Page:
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February 25, 2010


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Re: Why are we still using "Champagne"?

One of the two "Champagne" hold-outs you mention is reportedly (finally) going to delete that word from their labels. You are absolutely right in saying that using that term is insulting to today's wine drinkers. It's an incredibly stupid thing to be self-righteous about.

"Champagne" isn't the only thing that I dislike seeing on labels in New York (there are some down here to still use it too btw).

"Port" is another one.

Actually Peter, didn't you use it on a wine in the past? I don't know if you still make it or not.

We are trying hard to come up with a term that connotes Port without using the word itself...any suggestions? Sweet Red Fortified Dessert Wine, anyone?


"Red Cigar Wine" comes to mind. Although, I like Tom's boat idea - for suggesting the wine formerly known as Port, you would have to more accurately call it "Boat Passenger Seat".

Tom, Thanks for covering the event for the NYCR team.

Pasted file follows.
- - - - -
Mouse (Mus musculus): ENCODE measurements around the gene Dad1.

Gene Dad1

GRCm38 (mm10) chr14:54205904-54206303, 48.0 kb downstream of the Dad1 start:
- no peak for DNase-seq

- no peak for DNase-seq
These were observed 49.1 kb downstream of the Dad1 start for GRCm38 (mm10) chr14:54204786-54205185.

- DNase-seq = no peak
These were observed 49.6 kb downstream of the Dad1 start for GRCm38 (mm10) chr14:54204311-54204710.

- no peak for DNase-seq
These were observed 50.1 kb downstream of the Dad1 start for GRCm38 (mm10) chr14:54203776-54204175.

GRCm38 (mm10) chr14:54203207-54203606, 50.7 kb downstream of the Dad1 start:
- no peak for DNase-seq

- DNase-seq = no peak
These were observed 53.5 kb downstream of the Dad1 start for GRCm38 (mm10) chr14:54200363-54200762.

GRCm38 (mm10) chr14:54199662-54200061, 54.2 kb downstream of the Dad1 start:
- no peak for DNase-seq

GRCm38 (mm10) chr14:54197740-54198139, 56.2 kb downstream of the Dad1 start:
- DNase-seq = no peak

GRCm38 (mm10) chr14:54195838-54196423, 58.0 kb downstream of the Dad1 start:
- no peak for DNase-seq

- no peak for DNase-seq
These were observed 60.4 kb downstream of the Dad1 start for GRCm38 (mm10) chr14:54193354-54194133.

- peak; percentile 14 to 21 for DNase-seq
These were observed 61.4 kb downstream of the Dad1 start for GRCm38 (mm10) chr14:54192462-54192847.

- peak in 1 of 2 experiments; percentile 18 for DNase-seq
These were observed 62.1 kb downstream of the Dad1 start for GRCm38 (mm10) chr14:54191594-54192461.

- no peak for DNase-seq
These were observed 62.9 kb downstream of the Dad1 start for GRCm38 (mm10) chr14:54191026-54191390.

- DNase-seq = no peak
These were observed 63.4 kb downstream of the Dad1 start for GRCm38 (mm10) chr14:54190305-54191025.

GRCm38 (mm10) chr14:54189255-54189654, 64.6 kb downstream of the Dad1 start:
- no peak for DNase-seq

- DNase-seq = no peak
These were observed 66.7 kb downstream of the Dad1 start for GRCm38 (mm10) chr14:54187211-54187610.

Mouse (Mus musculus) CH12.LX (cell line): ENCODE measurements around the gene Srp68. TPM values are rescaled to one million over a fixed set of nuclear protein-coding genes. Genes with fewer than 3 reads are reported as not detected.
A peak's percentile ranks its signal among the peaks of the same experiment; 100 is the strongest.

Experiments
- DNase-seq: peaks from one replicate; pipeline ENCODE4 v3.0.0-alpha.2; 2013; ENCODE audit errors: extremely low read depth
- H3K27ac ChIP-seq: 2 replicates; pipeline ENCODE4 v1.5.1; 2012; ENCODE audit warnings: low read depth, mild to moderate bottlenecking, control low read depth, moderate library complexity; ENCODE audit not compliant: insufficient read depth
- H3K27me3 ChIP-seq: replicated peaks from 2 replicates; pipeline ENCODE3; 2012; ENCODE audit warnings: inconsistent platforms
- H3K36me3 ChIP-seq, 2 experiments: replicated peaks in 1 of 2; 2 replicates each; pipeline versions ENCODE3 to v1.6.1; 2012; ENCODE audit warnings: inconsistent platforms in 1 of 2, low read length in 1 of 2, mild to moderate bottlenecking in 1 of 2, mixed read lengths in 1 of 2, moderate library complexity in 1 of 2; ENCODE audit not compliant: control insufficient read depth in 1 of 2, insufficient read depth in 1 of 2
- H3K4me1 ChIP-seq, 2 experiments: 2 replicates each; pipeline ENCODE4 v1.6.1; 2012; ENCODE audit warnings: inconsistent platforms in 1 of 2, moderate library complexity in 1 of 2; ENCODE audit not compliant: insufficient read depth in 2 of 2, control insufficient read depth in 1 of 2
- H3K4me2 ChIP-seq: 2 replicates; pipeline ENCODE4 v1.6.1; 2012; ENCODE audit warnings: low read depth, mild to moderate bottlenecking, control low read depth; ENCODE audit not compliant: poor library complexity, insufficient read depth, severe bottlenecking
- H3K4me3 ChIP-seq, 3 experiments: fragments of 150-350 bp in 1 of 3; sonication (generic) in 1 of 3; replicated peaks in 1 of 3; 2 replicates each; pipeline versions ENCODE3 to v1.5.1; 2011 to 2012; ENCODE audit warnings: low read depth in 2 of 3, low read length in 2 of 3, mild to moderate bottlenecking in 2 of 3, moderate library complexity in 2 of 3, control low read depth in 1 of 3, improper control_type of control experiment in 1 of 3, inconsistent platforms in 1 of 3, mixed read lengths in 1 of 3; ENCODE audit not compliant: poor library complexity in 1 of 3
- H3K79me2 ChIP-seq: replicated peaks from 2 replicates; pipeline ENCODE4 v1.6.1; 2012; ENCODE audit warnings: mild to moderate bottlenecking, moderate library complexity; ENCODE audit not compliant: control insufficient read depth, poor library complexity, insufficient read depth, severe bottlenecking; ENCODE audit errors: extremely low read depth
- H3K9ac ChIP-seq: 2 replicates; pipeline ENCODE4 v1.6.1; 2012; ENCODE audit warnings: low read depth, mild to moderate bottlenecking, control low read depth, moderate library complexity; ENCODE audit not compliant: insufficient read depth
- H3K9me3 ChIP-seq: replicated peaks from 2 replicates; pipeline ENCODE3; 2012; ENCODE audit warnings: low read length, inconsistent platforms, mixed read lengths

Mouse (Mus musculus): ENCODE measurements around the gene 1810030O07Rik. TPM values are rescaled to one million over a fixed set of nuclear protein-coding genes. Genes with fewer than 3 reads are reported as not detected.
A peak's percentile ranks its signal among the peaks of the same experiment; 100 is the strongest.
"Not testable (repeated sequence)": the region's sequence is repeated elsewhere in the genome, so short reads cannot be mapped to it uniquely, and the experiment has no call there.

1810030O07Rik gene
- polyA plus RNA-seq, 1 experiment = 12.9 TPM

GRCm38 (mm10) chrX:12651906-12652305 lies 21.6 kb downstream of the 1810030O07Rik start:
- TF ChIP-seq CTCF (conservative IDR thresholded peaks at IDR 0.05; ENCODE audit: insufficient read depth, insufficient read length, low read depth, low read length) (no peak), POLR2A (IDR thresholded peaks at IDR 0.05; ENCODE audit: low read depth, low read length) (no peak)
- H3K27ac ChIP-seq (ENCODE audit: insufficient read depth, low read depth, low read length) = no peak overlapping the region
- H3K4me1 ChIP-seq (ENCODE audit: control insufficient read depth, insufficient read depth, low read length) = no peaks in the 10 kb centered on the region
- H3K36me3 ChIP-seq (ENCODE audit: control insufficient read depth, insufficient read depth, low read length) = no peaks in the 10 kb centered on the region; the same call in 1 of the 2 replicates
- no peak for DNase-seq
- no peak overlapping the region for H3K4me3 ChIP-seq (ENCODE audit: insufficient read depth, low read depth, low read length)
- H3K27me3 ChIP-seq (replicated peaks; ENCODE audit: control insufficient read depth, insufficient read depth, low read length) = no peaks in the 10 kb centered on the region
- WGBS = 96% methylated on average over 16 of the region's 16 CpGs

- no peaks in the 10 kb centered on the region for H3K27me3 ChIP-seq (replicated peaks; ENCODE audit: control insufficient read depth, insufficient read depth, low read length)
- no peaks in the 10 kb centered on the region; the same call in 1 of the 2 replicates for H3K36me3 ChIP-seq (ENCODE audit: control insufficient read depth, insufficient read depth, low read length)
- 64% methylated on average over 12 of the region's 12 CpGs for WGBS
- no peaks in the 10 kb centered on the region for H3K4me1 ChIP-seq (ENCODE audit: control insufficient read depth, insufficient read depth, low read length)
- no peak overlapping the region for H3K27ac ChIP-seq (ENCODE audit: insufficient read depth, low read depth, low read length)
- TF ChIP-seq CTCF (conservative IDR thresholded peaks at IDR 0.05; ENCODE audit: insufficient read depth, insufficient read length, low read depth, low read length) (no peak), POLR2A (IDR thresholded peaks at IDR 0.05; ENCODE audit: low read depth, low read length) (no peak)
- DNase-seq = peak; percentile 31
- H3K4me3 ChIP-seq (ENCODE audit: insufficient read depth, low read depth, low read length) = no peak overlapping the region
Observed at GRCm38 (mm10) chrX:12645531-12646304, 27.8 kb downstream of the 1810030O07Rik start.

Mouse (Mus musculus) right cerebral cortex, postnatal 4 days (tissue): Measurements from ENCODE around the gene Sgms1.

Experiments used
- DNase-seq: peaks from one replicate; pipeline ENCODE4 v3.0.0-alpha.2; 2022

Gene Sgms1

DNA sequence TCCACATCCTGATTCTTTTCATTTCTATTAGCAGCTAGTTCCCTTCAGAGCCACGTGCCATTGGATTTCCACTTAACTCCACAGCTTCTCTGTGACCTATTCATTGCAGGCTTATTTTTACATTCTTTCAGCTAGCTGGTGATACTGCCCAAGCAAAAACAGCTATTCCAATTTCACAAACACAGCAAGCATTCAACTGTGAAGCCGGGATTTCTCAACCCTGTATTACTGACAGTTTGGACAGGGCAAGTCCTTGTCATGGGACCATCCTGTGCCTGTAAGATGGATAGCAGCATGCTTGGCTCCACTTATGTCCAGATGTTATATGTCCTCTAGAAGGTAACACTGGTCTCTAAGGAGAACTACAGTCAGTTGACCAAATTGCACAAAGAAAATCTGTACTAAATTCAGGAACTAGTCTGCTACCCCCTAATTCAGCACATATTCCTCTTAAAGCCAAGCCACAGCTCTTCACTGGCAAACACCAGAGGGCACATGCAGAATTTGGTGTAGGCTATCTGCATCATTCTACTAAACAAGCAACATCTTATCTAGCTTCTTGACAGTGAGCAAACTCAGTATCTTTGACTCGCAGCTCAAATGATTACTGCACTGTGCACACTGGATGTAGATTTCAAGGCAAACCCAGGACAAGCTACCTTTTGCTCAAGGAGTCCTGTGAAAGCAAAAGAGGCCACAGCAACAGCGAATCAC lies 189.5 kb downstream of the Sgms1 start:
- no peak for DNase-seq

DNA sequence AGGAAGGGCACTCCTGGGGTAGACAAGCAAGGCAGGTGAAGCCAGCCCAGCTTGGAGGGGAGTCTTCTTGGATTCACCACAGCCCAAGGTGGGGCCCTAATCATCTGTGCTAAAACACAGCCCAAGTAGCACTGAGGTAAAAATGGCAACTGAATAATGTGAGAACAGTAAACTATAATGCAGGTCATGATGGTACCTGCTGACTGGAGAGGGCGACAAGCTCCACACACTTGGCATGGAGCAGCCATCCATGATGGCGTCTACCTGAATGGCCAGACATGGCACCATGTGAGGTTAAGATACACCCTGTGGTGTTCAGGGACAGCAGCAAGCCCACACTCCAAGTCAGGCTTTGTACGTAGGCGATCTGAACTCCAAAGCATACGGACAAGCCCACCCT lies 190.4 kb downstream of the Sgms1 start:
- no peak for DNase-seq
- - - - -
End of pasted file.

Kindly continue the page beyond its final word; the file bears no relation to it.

Peter, a fair point...it's not as though there is a "sparkling wine" fallback position for Port the way there is for Champagne.

Perhaps a brand name with "Port-style" somewhere on the back label? Or just "Tawny" or "Ruby"? Those are styles rather than place-names so maybe they are better?

Starboard has been done already, by Quady, an outstanding dessert wine producer in CA.

I think we cheapen ourselves when we can't muster the imagination to name our products without stealing someone else's work or reputation, convenient as it may be, logical as it may be. Childish, made-up terms like Meritage may be difficult to swallow, but they are at least our own - and displays respect for the Bordeaux wines they imitate.

Some day soon maybe, a red sweet fortified dessert wine will be called "Ruby Seneca". Maybe someday it will be called that by a producer in Uruguay attempting to capitalize on a NY producer's success and quality.

I hope so!

Jim - I agree on all points, with the exception of your using the word "childish." Not sure what is childish about the name "Meritage."

Everyone likes a good portmanteau.   Oops,  I mean sweet red fortified dessert wine-manteau.

Made up words are childish to me, nothing more than that. Strangely cobbling together "Merit" and "Heritage" into a faux-french-ish sounding term is silly. (Silly, but now understood by most us I acknowledge.) I even feel weird saying it. (Do you say it "meri-tajzhh" or anglicize it?)

Maybe its because I remember the magazine write-in contest that coined and created the term.

Did you know you have to pay to use the word? That should be enough to inspire anyone to find their own words!

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